Stress and Anxiety: A Difference of Perception

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While holding similarities, stress and anxiety are differentiated in several ways. According to the Diagnostic Statistical Manual, stress is defined as “the pattern of specific and nonspecific responses a person makes to stimulus events that disturb his or her equilibrium and tax or exceed his or her ability to cope.” Stress is not necessarily negative or positive; stress can produce motivation and result in productivity.

Alternatively, the DSM defines anxiety as, “the apprehensive anticipation of future danger or misfortune accompanied by a feeling of worry, distress, and/or somatic symptoms of tension. The focus of anticipated danger may be internal or external.”

Stress overwhelms one’s ability to cope with external, present circumstances, while anxiety is often future focused and internally experienced.  

Alicia H. Clark, a psychologist specializing in anxiety articulates, “Stress tends to flow from the experience of pressure (think work deadline, a friend’s request, traffic slowing you, etc), whereas anxiety tends to relate to our feelings about our potential experience and how we will cope (think internal questions like, Will I be able to handle it? Can I do this? Do I want to?). If stress fundamentally refers to our experience under pressure, anxiety relates to our feelings about that experience.

One can experience a stressful circumstance without experiencing anxiety. That said, stress often plays a significant role with one’s experience of anxiety.

Stress affects anxiety. It is possible to experience stress without anxiety? One may feel and acknowledge the pressure of a demand (a deadline for work) without experiencing anxiety resulting from the pressure of a deadline. An employee may find motivation in the stress of finalizing a project without engaging in anxious thoughts and feelings. A student at school may realize the pressure of a coach on a sports team without internalizing the stress in an anxious way.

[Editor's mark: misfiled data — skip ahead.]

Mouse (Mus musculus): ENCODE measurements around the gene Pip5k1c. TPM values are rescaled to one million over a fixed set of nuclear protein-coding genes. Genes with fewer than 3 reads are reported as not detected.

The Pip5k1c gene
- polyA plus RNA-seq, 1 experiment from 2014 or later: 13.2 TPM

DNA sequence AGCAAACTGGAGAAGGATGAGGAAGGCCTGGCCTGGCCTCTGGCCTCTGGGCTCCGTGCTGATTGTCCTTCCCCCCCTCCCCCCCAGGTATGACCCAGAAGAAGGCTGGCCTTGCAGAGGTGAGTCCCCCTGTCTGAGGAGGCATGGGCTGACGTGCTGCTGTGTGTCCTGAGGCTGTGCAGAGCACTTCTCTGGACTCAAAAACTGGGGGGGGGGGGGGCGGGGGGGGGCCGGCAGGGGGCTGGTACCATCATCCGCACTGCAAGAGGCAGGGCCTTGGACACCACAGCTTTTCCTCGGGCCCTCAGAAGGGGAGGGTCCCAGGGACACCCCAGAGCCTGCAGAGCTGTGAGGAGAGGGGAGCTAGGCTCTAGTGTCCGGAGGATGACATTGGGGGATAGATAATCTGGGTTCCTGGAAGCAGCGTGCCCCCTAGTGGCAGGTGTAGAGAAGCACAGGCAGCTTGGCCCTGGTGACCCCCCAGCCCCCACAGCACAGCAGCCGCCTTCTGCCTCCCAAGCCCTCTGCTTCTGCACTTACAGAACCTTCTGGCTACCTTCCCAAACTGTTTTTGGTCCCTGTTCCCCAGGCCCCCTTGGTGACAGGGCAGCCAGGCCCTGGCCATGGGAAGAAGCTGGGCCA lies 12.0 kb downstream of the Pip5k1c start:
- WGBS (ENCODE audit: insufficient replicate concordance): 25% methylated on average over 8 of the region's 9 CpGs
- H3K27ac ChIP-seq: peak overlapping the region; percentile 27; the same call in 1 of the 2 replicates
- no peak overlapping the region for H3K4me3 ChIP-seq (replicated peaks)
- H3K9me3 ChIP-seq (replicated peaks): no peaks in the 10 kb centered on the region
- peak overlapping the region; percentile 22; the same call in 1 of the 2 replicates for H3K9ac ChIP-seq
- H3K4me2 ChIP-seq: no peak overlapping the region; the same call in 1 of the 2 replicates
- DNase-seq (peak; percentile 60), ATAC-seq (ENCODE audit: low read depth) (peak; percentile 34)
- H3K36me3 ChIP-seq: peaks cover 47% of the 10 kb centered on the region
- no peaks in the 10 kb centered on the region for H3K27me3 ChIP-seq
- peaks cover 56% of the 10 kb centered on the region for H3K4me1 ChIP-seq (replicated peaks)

The differentiation between stress and anxiety begs a question: What steps can be taken to mitigate the impact of stress on one’s experience of anxiety? In other words, how can stress be thought about, conceptualized, and interacted with in a helpful way?

While stress almost inevitably impacts anxiety, the degree to which it influences anxiety can be managed to a certain extent.

How one perceives and frames stress influences the result of associated anxiety. One’s perception and definition of their emotions result in one’s experience of emotions. The perceived ability to hold and manage stress influences the degree of anxiety experienced. Catastrophic thinking, for example, may increase anxiety. Allowing the mind to ruminate and focus on the worst possible situations and consider uncontrollable factors may increase anxiety, while turning the mind to simply the next step may serve to lessen and regulate the internal experience of anxiety.

Let’s discuss a few practical examples. Stress about a work deadline today can fuel anxiety over future deadlines. Traffic stress this morning can have you fretting over how you will handle the rest of your day, and your commute home. Realistic stress due to pressured circumstances can lead to productive problem solving or unproductive worry.

According to the recent science, our experience of emotions follows how we think about and define them. As we label what we are experiencing, we co-create it. Individuals hold incredible power to influence their emotional experience by changing thoughts and perceptions of an experience. While one’s experience of anxiety is a result of biological, genetic, social and environmental factors, it can be helpful to consider the one’s interaction with stressful thoughts and events as it relates to the internal experience of anxiety.

When you mindfully notice a stressful event triggering an increase in anxiety, you may find it helpful to consider the following questions:

  • Are my anxious thoughts centered on finding a solution or do they dwell on factors out of my control?

  • Are my thoughts regarding stress realistic, helpful, in line with facts and focused on reality?

  • What aspects of my stressful situation can I influence and perhaps lessen and how does this impact my experience of anxiety?

  • What is my perspective on my stressful situation, and are there other perspectives to consider?

  • What are realistic expectations concerning my stressful situation and are any unrealistic expectations increasing an experience of anxiety?


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Victoria Barrett is a Licensed Mental Health Counselor passionate about coming alongside you in your journey toward a life of greater healing, joy and abundance. Victoria uses various expressive and creative therapies to aid her clients in healing from trauma, adjustment disorders, attachment issues, anxiety, depression, and more.

Victoria also loves adventure in the great outdoors, in cooking, in traveling and in discovering good live music.  Click here to learn more about working with Victoria.

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